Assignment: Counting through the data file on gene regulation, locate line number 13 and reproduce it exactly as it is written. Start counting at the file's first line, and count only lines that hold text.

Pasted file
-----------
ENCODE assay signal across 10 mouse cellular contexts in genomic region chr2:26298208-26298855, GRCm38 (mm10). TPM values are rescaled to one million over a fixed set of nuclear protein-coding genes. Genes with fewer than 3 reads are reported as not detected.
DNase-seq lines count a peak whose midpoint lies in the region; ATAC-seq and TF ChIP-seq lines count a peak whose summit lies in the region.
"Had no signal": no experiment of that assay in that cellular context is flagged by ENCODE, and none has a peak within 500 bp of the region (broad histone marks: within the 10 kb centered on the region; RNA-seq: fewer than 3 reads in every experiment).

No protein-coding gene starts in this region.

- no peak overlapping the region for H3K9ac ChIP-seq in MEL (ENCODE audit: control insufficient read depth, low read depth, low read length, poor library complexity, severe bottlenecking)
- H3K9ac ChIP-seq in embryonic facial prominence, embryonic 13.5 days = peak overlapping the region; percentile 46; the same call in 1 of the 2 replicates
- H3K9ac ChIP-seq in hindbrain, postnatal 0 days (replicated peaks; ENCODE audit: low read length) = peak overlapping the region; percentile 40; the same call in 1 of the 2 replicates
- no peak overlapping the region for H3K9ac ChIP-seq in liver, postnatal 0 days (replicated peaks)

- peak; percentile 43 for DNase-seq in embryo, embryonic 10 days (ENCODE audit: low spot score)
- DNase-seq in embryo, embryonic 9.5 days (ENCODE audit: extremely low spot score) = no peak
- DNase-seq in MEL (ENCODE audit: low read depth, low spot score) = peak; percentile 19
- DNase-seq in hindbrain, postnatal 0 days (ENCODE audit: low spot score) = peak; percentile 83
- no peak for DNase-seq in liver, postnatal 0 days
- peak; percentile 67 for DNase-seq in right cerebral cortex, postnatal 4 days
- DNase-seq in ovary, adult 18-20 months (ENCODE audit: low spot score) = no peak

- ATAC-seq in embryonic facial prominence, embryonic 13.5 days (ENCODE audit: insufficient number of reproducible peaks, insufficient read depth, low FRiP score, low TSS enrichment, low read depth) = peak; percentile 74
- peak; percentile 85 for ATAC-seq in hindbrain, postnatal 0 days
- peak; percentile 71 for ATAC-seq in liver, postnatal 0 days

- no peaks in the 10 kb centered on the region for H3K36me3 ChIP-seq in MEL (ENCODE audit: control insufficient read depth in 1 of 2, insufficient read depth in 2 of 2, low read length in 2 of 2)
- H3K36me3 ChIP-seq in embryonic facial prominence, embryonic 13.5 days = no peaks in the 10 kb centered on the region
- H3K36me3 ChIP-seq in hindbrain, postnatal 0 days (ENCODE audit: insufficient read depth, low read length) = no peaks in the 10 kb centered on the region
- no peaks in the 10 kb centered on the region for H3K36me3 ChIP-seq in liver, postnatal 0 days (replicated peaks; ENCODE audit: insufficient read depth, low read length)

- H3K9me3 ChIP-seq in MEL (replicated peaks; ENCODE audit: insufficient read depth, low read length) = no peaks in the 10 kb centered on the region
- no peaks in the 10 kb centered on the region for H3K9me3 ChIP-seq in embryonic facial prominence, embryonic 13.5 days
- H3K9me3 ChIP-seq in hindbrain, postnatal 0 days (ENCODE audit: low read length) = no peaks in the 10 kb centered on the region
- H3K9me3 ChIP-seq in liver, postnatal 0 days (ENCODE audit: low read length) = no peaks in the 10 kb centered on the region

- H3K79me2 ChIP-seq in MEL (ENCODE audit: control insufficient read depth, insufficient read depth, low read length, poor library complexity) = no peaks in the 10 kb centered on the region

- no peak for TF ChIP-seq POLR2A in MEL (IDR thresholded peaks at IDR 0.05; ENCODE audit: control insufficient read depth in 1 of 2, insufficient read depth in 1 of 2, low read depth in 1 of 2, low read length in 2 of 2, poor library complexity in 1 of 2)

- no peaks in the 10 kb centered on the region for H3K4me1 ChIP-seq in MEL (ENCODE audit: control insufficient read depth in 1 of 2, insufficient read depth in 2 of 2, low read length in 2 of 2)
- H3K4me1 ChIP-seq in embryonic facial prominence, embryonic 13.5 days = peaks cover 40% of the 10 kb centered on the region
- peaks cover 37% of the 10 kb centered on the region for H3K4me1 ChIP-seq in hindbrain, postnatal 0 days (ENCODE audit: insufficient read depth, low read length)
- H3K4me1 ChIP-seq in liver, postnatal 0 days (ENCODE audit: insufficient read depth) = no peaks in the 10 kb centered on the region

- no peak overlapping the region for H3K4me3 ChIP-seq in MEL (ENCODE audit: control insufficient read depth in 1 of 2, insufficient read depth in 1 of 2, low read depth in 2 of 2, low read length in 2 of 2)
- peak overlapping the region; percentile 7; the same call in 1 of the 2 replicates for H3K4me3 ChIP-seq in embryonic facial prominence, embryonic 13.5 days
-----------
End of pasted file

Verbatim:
- no peak for DNase-seq in liver, postnatal 0 days